Yesterday I mentioned speaking at a secondary school about abortion, IVF and contraception. When speaking about abortion and danger to a mother’s life, I used the analogy of a mother and baby in a lifeboat. They have limited food and water and don’t know when they might be picked up. The right thing for the mother is not to throw the baby overboard in order to maximise her own chances of survival. Rather she should hold on, trust in Jesus and do everything to save both lives. I also spoke about the principle of DOUBLE EFFECT. Suppose an entopic pregnancy happens when the embryo lodges in the Fallopian tube rather than making the full journey down to the womb. In this case, the unborn baby cannot be saved. To save the mother, the diseased organ – the Fallopian tube – must be removed. The baby dies as an indirect and unintended result of the necessary life saving procedure on the mother. This is considered ethical and not a violation of “Thou shalt not kill.” A similar case arises when a cancerous uterus must be removed early in a pregnancy.
Unfortunately I ran out of time (70 minutes) discussing hard cases like rape/incest, poverty, unborn babies with life-limiting conditions, etc. I had about 3 minutes to discuss IVF and contraception. With regard to IVF, I said that a principal objection was that around 30 embryos are produced and only a few used. The others are discarded eventually. These embryos are human beings and have the same right to life as the rest of humanity. I said that most non-barrier forms of contraception – like Pills (even the ordinary/common version), coils/IUDs, hormonal implants, etc work some or all of the time after fertilisation and are thus forms of chemical abortion and are thus direct violations of “Thou shalt not kill.”
This is the gospel reflection from the Irish Catholic Bishops’ website.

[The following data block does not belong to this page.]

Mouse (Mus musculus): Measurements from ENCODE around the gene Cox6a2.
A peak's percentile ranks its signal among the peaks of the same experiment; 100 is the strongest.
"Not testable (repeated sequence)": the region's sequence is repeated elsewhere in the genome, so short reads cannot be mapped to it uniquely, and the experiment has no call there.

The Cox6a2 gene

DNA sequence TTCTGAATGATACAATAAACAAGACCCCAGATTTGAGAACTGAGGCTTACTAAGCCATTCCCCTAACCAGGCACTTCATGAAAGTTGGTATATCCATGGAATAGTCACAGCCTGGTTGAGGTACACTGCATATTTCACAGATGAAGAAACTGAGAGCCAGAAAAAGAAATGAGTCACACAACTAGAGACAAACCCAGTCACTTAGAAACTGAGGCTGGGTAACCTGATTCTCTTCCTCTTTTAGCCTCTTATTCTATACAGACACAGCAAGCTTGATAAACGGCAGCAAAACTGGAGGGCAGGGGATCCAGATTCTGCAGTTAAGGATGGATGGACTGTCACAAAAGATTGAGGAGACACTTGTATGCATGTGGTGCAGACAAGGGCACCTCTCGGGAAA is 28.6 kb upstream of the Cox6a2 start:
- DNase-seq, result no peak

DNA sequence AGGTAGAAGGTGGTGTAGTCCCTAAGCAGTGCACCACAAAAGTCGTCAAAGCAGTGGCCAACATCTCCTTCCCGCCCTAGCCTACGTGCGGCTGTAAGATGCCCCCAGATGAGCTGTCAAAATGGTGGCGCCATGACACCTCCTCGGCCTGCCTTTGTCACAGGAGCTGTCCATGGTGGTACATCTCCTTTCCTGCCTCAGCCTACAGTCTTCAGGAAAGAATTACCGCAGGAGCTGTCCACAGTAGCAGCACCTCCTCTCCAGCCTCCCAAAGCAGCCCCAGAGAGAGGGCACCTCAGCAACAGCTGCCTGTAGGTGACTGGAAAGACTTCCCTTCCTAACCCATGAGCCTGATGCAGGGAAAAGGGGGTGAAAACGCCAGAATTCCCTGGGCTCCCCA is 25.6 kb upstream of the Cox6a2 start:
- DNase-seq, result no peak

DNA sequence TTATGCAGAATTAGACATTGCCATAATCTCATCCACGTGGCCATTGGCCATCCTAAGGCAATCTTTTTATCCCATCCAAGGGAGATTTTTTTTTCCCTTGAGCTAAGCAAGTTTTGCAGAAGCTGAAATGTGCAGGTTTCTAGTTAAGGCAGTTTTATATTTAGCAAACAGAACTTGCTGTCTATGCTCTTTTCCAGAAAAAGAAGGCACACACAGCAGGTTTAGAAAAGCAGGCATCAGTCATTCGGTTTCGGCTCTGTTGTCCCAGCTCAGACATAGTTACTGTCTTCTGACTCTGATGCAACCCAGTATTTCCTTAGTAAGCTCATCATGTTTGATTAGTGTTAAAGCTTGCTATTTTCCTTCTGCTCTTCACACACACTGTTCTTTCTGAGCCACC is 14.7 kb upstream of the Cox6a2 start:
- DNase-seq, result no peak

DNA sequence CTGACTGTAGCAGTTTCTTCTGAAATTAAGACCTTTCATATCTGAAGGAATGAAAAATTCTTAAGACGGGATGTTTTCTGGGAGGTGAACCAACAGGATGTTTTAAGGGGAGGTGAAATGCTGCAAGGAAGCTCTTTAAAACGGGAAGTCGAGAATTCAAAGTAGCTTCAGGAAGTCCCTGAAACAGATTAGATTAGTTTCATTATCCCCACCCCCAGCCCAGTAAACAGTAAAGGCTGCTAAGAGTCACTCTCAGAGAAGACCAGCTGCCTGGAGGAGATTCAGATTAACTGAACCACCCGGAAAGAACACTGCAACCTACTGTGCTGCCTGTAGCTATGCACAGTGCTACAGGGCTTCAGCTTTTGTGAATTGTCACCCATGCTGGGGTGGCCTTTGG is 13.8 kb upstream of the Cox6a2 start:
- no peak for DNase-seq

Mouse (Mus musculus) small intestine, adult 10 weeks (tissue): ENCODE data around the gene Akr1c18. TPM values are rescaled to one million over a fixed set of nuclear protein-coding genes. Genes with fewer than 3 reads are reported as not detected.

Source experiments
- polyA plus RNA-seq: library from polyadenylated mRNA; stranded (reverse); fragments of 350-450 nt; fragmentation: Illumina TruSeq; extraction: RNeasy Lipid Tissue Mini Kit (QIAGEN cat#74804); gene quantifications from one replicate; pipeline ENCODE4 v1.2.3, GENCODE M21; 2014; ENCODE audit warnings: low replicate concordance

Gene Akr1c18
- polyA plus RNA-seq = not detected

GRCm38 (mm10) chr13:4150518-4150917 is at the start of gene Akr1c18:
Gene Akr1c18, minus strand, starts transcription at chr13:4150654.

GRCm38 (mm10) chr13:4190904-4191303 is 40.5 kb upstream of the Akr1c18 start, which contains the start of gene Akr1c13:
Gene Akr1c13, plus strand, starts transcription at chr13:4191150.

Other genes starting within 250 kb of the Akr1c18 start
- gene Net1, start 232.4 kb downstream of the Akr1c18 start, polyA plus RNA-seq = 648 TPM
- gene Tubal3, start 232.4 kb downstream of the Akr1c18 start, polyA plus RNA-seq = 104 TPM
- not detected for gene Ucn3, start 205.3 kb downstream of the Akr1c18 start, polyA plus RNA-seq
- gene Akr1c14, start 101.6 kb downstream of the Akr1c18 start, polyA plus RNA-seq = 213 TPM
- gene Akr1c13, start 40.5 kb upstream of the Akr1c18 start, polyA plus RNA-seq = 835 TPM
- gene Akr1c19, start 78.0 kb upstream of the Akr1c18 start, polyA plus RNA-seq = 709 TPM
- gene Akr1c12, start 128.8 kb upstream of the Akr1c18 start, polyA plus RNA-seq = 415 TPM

Gospel Reflection Friday, Fifth Week of Easter John 15:12-17
There is something reassuring in what Jesus says in this evening’s gospel reading to his disciples, and to us, ‘You did not choose me, no, I chose you’. The Lord has chosen each one of us; he is the good shepherd who calls his own by name. His choice of us is prior to our choice of him; his personal call to each one of us comes before our response. In the same gospel reading Jesus says, ‘I call you friends’. Friendship happens when two people choose each other. Very often one of the two people initiates the choosing, initiates the friendship. Jesus tells us in the gospel reading that he has chosen us as his friends first; our choosing of him is response to his choosing of us. We have been graced by the Lord’s choice of us, the Lord’s gift of friendship to us, and we respond out of that grace. There are times in our lives when we just need to allow ourselves to experience that grace, to rejoice in his choice of us, to receive the gift of his friendship to us. Out of that receiving, we are empowered to respond, by choosing him as he has chosen us. According to Jesus in our gospel reading, choosing him entails befriending one another as he has befriended us, loving one another as he has loved us. That is his commandment to us, but the grace is always prior to the commandment.
The Gospel reflection comes from WEEKDAY REFLECTIONS: To know the love of Christ 2016/2017 by Martin Hogan published by The Messenger c/f www.messenger.ie
Gospel John 15:18-21
What I command you is to love one another.
Jesus said to his disciples:
‘This is my commandment:
love one another,
as I have loved you.
A man can have no greater love
than to lay down his life for his friends.
You are my friends,
if you do what I command you.
I shall not call you servants any more,
because a servant does not know his master’s business;
I call you friends,
because I have made known to you everything I have learnt from my Father.
You did not choose me,
no, I chose you;
and I commissioned you to go out and to bear fruit,
fruit that will last; and then the
Father will give you anything you ask him in my name.
What I command you is to love one another.’
The Gospel of the Lord.